On this Saturday morning, about 300 visitors were greeted by the aroma of chickpea, quinoa and spinach soup, made by the Goderich Makers Market creator, Amy Zoethout, of Feast for Good. A few steps into the lobby of the Huron County Museum, percolating coffee from Coastal Coffee filled the air with wonderful smells of beans from around the world, all roasted in Zurich, Ont. Beyond the glass door, in the History Hall the historic storefronts and imposing locomotive shared space with tables of canned goods, natural soaps and lotions, baked stuff, knitting and jewellery. In the exhibit hall, farmers from neighbouring communities sold produce.

makers market 2

I spent a good 15 minutes just within the front door, as friends stopped to chat about Christmas holidays, winter getaways, and the disadvantages of a Facebook account. Then I walked through the halls, talking to vendors who have become friends over the years of regular visits to various farmers’ markets.

As I write this, the wind throws snow against the window and I’m convinced that winter is finally here. But thank goodness there will be monthly markets to get me through to springtime.


What: Goderich Makers Market

When: First Saturday – Feb. 6, March 5, April 2. From 9 a.m. to 1 p.m. After that, find these vendors at the Goderich Farmers’ Market, starting May long weekend.

Where: Huron County Museum, 110 North St., Goderich

Cost: Free, or goodwill donation to view the museum exhibits.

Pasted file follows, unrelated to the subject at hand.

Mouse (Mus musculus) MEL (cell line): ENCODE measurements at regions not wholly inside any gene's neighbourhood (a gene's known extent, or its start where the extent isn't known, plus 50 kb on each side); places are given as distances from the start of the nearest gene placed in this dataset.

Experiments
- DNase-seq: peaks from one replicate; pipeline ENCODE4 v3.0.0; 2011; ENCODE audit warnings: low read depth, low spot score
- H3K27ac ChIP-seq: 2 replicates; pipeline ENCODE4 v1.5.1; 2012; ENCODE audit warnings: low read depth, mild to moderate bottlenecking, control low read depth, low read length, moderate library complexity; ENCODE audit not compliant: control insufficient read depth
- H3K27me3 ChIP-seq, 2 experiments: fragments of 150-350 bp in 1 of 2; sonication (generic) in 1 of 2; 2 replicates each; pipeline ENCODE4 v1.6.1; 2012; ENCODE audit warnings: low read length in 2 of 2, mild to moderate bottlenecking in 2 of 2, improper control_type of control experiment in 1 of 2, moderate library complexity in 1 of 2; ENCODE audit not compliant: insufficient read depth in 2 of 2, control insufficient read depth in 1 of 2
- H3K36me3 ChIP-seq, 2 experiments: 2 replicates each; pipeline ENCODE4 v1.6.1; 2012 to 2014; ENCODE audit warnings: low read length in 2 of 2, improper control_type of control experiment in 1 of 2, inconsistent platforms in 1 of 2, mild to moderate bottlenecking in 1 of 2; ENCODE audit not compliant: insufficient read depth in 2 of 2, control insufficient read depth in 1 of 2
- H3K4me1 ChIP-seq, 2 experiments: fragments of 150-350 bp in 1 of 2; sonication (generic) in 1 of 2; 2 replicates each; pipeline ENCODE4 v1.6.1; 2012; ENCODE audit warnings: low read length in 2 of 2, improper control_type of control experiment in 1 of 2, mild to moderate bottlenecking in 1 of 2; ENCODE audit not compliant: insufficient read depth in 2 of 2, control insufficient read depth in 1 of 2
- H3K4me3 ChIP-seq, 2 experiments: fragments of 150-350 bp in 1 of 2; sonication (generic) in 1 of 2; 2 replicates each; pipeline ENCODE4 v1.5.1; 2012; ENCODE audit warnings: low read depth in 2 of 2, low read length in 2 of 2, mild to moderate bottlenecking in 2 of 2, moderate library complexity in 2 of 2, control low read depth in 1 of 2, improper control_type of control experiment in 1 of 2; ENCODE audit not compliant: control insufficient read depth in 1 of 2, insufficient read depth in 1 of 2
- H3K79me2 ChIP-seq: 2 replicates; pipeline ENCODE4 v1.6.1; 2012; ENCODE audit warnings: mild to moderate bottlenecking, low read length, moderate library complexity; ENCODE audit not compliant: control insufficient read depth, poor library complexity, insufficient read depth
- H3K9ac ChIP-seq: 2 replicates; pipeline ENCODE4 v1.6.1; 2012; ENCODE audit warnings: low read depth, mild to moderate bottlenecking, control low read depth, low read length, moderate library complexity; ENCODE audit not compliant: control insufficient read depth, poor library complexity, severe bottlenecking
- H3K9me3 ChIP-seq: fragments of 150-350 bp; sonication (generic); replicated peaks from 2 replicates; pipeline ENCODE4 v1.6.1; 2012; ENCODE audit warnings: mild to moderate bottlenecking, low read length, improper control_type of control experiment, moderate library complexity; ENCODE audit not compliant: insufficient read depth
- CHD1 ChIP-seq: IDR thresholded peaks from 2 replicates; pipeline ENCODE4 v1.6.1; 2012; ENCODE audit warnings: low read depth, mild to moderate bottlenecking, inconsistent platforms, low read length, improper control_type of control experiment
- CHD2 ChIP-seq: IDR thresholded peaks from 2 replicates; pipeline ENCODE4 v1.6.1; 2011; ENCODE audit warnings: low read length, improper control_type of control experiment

Enjoy the harvest of your local farmers’ market

25 Sep



By Diva Caroline Thuss

GODERICH – I have always enjoyed heading to the farmers’ market to enjoy the bounty that is available every week. This past weekend I ventured to the Goderich Farmers’ Market with a few recipes in mind from some Canadian chefs to make and enjoy.

farmersmarket5The first stop for me is always the Red Cat Farm Bakery to get some beautiful breads and some yummy treats that keep my younger companions happy while I continue
my way around The Square in Goderich. As you can see, the size of their baked goods are enough to satisfy even the hungriest market-goer.

farmersmarket4Next stop is the Maitland Market and Supply to visit with Erika. There is such a beautiful array of colours as you look at the local veggies and fruit that are available. The windy weather did not hold us back from purchasing a bag full of produce that my son chose. I had to limit him as we only have so much room to store all these beautiful veggies and fruit. I was happy to see that she had some raspberries available. These were put together with rhubarb from my backyard to make a beautiful pie.

As we continued along the square we picked up some lovely pork sausage (that ended up on the barbecue and in my chili), some beautiful sweet potatoes (for my favourite Fall comfort dish: sweet potato soup) and more veggies that made it into a variety of delicious meals. As you can see, I was
very successful and my total cost was just under $60. I spent most of the day Sunday preparing meals with this haul from the market.

There are a variety of Farmers’ Markets all over Huron County for you to enjoy. Most run until October. Check out your local market while the harvest is plentiful and enjoy the bounty that Huron County produces.




Clinton and Central Huron Farmers’ Market 2pm-6pm, Grand Bend Farmers’ Market 8am-1pm, Wingham Farmers’ Market 3:30pm-7pm


Exeter Farmers’ Market 3pm-7pm


Bayfield Farmers’ Market 3pm-7pm, Brussels Farmers’ Market 2pm-6pm


Dungannon Farmers’ Market 9am-11:30am, Howick Farmers’ Market 9am-noon, Goderich Farmers’ Market 8am-1pm, Old 86 Farmers’ Market 9am-6pm



Chef Michael Smith’s Sweet Potato Soup


2 Tbsp olive oil

2 onions, peeled and chopped

2 carrots, peeled and chopped

2 celery stalks, chopped

1 large sweet potato, or 2 small, peeled and cut into small chunks

2-3 cups chicken broth

1 Tbsp cinnamon

Sprinkled sea salt and freshly ground black pepper, to taste